Bachelor of Science program part of the institution’s rapidly expanding International Center for Automotive Research
CLEMSON, S.C. — Clemson Tigers have something not sports related to roar about. The university has announced it is launching the nation’s first undergraduate Bachelor of Science program in automotive research. The new degree program stems from the rapid growth of Clemson University International Center for Automotive Research (CU-ICAR) and commitments from existing automotive manufacturers in the state to begin trading internal combustion engines for batteries and human drivers for self-driving cars.
Clemson has already blazed a path in research for sustainable self-driving cars with Deep Orange 11, a sustainable-by-design prototype vehicle that demonstrates circular economy concepts from the vehicle’s creation to its retirement. Deep Orange 11 was presented at January’s Consumer Electronics Show in Las Vegas.
The new degree program will launch in Fall 2023 with undergraduate students based on the main campus during the freshmen and sophomore years before transitioning over to the CU-ICAR campus near Greenville. CU-ICAR is home to Clemson’s automotive engineering faculty and graduate program and was the first in the nation to graduate students with a Ph.D. in automotive engineering.
“Some of the world’s leading thought leaders and most creative innovators in automotive engineering are on the faculty in the School of Mechanical and Automotive Engineering,” said Zoran Filipi, founding director of the School of Mechanical and Automotive Engineering. “We offer cutting-edge facilities, impactful learning experiences and opportunities to collaborate closely with industry partners. Clemson is uniquely positioned to lead in automotive engineering at both the graduate and undergraduate levels.”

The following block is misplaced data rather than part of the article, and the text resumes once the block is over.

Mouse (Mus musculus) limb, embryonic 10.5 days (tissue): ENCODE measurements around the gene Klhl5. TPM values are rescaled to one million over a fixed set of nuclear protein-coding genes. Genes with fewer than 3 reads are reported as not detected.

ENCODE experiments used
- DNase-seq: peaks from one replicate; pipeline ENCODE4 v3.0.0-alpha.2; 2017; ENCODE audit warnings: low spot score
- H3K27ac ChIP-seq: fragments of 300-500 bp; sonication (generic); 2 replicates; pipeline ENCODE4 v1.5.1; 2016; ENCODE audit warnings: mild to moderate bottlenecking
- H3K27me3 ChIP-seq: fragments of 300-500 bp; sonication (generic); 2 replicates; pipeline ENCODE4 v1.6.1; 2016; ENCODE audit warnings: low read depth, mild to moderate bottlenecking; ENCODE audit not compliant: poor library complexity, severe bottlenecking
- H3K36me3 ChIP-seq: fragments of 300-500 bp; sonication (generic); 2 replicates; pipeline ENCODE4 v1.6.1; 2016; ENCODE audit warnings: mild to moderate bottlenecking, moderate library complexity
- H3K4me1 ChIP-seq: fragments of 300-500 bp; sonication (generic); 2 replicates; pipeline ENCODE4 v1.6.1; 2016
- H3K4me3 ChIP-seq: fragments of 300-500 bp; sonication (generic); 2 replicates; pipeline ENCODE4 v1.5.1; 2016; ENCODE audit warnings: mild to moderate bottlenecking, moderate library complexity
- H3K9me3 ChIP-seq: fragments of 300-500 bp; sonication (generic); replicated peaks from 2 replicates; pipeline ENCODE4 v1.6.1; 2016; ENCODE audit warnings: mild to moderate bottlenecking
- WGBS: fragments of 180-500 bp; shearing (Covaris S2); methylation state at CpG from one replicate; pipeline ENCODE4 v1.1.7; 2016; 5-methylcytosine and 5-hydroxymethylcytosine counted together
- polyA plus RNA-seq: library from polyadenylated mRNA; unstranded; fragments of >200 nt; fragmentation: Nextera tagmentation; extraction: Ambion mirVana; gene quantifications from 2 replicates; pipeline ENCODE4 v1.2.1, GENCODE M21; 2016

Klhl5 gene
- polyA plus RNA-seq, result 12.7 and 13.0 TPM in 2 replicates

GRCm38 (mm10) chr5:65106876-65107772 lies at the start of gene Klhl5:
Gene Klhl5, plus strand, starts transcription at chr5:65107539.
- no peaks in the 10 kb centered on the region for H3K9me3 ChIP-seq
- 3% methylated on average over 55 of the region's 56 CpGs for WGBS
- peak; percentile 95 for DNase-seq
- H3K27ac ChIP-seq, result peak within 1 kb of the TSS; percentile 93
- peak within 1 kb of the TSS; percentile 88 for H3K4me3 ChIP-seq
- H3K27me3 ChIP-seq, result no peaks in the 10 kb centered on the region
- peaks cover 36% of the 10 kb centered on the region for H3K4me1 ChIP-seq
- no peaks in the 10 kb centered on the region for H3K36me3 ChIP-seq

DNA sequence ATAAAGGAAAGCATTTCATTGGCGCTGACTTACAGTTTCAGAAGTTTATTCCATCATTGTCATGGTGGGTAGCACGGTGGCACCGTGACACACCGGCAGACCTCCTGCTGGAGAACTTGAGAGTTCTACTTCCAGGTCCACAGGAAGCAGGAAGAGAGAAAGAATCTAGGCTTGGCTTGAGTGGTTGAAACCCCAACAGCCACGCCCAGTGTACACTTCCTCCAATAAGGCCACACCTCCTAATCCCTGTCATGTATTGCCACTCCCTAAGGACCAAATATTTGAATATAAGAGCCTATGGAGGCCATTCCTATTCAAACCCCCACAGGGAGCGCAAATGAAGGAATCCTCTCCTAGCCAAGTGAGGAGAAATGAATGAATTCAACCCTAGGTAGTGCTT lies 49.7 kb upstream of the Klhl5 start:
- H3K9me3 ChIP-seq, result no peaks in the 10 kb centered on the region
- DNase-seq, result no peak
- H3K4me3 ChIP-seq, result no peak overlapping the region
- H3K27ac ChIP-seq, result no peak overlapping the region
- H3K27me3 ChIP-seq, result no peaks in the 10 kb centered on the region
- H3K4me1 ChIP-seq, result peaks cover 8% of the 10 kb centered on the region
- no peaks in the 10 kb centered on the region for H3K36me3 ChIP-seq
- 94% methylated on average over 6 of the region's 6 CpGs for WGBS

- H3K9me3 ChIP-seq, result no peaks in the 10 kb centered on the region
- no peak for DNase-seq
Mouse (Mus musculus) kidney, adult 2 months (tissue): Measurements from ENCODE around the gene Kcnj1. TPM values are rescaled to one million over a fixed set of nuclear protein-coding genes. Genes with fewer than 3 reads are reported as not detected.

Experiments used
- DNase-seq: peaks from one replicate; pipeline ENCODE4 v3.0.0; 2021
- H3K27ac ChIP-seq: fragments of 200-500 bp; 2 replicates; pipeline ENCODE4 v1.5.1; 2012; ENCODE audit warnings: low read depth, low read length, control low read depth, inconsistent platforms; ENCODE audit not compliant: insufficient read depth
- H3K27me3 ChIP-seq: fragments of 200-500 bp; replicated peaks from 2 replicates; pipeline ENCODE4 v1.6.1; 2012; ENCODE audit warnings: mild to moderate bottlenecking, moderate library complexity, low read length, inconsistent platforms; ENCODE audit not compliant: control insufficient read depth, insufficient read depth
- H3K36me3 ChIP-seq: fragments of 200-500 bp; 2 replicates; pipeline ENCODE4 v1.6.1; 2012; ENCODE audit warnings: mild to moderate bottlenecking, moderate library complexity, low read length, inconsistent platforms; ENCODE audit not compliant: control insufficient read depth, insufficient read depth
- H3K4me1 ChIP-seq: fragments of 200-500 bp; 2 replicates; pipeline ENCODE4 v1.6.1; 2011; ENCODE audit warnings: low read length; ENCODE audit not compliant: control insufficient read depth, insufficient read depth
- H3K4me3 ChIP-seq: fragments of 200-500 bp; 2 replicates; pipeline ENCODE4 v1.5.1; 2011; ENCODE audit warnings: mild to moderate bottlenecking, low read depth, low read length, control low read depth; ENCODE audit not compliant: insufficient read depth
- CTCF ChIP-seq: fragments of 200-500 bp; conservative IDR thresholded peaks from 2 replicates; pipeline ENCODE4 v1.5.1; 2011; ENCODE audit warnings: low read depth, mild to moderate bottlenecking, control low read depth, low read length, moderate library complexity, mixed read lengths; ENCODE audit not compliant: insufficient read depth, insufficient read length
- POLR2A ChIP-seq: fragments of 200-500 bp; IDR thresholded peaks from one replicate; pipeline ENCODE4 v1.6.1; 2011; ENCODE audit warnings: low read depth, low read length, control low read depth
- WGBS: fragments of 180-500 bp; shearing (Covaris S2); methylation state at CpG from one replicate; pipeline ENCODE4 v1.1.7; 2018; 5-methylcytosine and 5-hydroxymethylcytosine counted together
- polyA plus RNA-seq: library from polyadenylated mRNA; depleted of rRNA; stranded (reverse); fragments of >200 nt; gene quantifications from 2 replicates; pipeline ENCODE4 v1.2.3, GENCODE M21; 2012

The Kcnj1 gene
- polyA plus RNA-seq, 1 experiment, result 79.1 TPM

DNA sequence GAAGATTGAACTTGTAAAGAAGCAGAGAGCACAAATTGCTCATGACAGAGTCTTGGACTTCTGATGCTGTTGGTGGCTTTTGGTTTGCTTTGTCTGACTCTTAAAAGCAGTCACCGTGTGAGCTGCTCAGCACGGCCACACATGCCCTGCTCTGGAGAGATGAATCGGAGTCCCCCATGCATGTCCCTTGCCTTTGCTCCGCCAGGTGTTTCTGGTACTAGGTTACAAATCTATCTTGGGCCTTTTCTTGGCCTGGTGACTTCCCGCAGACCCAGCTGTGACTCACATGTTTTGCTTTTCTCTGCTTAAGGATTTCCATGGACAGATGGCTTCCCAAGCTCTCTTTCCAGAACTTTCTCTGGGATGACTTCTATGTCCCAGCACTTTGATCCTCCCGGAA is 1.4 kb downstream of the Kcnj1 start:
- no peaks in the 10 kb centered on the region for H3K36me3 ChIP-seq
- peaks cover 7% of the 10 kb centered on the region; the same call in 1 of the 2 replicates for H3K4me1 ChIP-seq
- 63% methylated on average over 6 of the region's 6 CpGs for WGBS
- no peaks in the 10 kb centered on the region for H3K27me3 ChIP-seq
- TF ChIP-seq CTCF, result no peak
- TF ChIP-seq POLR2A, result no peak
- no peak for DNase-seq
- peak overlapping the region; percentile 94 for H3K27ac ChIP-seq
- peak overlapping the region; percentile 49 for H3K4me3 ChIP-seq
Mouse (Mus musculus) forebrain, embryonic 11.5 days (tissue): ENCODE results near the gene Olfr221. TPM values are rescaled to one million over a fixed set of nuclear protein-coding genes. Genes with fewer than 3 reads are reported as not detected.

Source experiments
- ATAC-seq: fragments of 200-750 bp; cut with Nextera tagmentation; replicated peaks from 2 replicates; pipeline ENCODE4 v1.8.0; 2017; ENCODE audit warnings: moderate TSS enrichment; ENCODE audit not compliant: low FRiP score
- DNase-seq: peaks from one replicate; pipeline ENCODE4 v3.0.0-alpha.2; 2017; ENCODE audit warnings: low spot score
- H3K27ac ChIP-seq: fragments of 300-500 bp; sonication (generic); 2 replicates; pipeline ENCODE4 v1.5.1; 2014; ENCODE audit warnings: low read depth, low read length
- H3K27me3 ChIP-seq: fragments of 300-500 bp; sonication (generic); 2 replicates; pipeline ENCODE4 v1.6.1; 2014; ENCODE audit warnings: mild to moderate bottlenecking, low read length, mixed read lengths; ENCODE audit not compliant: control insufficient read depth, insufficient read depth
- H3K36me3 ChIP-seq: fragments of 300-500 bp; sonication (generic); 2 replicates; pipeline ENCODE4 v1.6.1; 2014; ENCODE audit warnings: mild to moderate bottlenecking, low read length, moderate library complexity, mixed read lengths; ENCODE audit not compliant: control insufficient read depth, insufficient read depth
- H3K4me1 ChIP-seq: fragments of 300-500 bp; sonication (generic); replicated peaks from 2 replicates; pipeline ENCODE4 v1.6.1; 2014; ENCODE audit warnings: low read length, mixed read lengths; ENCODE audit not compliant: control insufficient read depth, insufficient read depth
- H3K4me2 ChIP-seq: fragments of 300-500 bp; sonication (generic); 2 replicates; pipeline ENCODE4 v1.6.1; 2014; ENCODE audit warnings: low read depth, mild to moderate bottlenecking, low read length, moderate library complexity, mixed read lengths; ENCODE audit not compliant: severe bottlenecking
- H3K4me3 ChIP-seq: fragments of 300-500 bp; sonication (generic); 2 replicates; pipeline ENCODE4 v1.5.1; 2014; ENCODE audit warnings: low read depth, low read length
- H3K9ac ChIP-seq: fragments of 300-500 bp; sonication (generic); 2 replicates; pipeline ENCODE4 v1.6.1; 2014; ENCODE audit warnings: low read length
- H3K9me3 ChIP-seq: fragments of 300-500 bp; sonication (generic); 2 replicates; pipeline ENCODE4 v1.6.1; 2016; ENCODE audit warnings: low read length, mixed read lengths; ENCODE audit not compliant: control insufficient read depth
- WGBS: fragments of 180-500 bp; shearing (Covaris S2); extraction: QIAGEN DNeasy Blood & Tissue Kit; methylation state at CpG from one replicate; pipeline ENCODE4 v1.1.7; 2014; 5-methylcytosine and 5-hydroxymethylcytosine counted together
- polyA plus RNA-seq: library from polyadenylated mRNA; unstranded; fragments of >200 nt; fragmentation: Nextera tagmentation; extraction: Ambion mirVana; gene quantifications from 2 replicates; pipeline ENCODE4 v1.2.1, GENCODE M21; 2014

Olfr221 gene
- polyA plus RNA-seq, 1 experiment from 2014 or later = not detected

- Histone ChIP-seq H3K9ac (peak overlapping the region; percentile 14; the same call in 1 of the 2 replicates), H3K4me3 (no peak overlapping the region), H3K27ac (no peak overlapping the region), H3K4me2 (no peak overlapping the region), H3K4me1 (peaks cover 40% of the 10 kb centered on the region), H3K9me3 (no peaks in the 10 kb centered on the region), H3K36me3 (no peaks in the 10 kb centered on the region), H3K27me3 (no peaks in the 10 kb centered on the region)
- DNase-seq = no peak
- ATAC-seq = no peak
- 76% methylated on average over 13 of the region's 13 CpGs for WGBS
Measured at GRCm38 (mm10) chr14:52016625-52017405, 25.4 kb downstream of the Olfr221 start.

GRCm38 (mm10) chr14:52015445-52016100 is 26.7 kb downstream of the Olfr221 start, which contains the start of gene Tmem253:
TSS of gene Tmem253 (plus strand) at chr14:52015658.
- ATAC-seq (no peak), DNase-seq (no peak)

The program also answers a practical need for automakers in the region. BMW, Volvo, Proterrra, Mercedes-Benz Vans, Honda, Tesla, Ford, General Motors, Toyota, Mazda, Nissan and Kia all have equipment manufacturing facilities within 500 miles of the Clemson campus. According to the SC Department of Commerce, the auto industry in South Carolina employs 74,000 and has an economic impact of $27 billion.
In its announcement, Clemson cites a 2019 report by Boston Consulting Group that found the switch to autonomous and electric cars could create as many as 115,000 additional U.S. automotive and mobility industry jobs in the coming decade, including 45,000 for mobility engineers alone.
In the past year, manufacturers have announced investments in technology-based jobs including:
- BMW is investing $1 billion to prepare its Spartanburg plant to produce electric vehicles and $700 million to build a new, high-voltage battery assembly facility
- Redwood Materials will invest $3.5 billion for a new battery materials recycling facility, the single largest announcement in the history of South Carolina
- Bosch plans to invest $200 million in Anderson County to create the company’s first production operation of fuel cell technology in the United States and another $260 million as Bosch launches production of electric motors in Dorchester County to support the U.S. market demand for electrified vehicles
- US government committing up to $100 million for developing innovative virtual prototyping tools to design the next generation of autonomy-enabled, on- and off-road vehicles through a partnership with Clemson University and Virtual Prototyping of Autonomy-Enabled Ground Systems (VIPR-GS)